Jorge Cabrera

State Senator

Jorge Cabrera

Deputy President Pro Tempore

Working Together to Solve Problems

August 28, 2023


HARTFORD – Senate President Martin M. Looney (D-New Haven) and state Senator Jorge Cabrera (D-Hamden), who is Senate Chairman of the legislature’s Insurance and Real Estate Committee, have written state Insurance Department Commissioner Andrew Mais and urged him to significantly change the process by which insurance company rate hikes are reviewed – a necessity, they say, made painfully clear by insurance company obfuscation during last week’s rate request public hearing.

Sens. Looney and Cabrera will propose a statutory change to require that such hearings be held under strict Uniform Administrative Procedures Act rules – as Public Utility Regulatory Authority (PURA) hearings on proposed rates mandate – and that the Insurance Department take affordability into consideration, and that there be a ‘presumption of denial’ for any proposed health insurance rate increase that exceeds inflation.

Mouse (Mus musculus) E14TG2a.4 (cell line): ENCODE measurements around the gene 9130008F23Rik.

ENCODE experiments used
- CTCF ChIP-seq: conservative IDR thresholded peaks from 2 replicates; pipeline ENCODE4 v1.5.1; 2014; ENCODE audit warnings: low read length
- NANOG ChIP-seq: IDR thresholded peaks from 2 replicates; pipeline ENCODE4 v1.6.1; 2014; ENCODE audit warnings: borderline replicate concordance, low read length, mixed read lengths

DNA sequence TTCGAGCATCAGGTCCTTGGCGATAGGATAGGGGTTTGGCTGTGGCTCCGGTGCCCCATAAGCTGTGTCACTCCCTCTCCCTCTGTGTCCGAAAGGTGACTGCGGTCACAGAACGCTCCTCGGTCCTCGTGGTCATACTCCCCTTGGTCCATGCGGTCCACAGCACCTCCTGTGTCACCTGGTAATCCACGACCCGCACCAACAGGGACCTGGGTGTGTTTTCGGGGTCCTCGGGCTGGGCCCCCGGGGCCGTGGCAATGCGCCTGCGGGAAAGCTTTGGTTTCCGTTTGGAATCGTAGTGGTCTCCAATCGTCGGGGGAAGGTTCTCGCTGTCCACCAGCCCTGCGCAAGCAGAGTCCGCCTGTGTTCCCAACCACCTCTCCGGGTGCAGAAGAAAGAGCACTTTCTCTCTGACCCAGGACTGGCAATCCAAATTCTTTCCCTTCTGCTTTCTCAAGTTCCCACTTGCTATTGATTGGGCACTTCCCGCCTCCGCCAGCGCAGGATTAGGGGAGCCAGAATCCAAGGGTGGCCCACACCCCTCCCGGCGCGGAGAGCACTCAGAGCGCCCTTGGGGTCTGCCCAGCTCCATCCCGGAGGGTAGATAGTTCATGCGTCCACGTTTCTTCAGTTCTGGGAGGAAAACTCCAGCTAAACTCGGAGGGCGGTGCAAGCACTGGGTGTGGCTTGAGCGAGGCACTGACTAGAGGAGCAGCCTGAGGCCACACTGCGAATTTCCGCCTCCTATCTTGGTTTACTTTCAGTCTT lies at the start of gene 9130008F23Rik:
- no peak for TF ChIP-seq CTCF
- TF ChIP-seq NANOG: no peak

‘The current method of negotiation reflects a betrayal of policy holders. The public would be well served by a requirement that these rate hearings be compliant with the Uniform Administrative Procedures Act (UAPA) thus allowing cross examination of the parties (the hearing should include providers as well as insurers),” Sens. Looney and Cabrera wrote Commissioner Mais. “Connecticut statutes must be amended to require that the insurance commissioner take affordability into consideration in rate approval. In addition, there should be a presumption of denial for any rate increase that is higher than current inflation.”

The senators’ suggestions come less than one week after a public hearing on 10 filings by nine different Connecticut health insurers for health insurance plans that currently cover approximately 188,000 people. The proposed average individual policy rate request increase is 12.4 percent, while the proposed average small group policy rate request increase is 14.8 percent.

After the hearing, the insurers were criticized for offering partial or non-answers to questions posed by legislators, consumer advocates, and others.

“It concerns me how insurance companies are arriving at their proposed rate increases. I’m not getting a lot of details from them. We need to be able to do a deeper dive,” Sen. Cabrera said today.

“If we followed UAPA, we’d get much more detailed answers and fewer vague responses from insurance companies,” Sen. Looney said today.

The Insurance Department expects to make final rulings on the insurance company rate proposals in early September.